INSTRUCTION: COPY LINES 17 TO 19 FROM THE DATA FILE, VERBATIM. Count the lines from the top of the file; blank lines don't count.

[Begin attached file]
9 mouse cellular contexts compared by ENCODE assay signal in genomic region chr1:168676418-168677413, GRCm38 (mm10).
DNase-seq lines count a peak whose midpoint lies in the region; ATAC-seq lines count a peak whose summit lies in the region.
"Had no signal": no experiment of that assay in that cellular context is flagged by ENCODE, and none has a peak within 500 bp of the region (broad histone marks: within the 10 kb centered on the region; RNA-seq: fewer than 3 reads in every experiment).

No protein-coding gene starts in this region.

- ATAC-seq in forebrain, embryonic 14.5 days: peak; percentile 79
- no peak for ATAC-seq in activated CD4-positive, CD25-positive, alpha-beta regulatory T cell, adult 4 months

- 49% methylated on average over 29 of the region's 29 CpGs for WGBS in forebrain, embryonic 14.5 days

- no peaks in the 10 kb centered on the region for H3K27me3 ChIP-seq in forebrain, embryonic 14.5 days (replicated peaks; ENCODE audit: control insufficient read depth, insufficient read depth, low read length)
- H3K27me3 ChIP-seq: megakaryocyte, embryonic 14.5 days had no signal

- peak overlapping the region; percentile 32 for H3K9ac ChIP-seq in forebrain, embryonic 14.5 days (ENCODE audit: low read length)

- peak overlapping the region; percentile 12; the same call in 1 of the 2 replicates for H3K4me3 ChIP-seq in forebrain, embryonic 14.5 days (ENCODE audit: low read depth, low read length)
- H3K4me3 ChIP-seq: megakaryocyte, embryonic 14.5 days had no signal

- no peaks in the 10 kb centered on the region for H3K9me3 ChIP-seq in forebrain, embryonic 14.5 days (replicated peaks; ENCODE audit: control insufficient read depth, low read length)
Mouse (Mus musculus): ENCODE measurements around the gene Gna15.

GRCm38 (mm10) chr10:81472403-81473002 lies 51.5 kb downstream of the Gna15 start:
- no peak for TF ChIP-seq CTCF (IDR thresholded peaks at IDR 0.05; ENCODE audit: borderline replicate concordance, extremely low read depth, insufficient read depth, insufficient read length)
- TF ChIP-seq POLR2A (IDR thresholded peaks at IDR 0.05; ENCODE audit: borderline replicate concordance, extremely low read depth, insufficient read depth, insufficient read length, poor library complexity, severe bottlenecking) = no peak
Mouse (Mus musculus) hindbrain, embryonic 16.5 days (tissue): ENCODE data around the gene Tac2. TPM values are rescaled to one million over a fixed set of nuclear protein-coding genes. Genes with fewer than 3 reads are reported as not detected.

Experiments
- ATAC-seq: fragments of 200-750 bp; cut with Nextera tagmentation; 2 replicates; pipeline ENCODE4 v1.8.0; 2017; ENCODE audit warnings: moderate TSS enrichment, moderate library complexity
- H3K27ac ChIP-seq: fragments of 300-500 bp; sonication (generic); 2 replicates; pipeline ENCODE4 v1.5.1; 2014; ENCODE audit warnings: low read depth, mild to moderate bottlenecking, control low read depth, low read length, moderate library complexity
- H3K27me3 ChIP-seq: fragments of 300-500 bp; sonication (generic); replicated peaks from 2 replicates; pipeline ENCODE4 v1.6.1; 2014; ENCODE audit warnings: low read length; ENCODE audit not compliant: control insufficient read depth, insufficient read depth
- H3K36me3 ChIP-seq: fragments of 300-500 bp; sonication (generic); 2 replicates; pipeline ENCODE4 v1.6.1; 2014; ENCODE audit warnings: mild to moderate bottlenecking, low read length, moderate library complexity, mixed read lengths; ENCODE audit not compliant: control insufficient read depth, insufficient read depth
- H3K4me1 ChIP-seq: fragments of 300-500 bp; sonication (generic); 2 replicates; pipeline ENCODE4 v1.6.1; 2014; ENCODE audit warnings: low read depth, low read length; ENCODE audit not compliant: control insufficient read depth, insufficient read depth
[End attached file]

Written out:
- TF ChIP-seq POLR2A (IDR thresholded peaks at IDR 0.05; ENCODE audit: borderline replicate concordance, extremely low read depth, insufficient read depth, insufficient read length, poor library complexity, severe bottlenecking) = no peak
Mouse (Mus musculus) hindbrain, embryonic 16.5 days (tissue): ENCODE data around the gene Tac2. TPM values are rescaled to one million over a fixed set of nuclear protein-coding genes. Genes with fewer than 3 reads are reported as not detected.

Experiments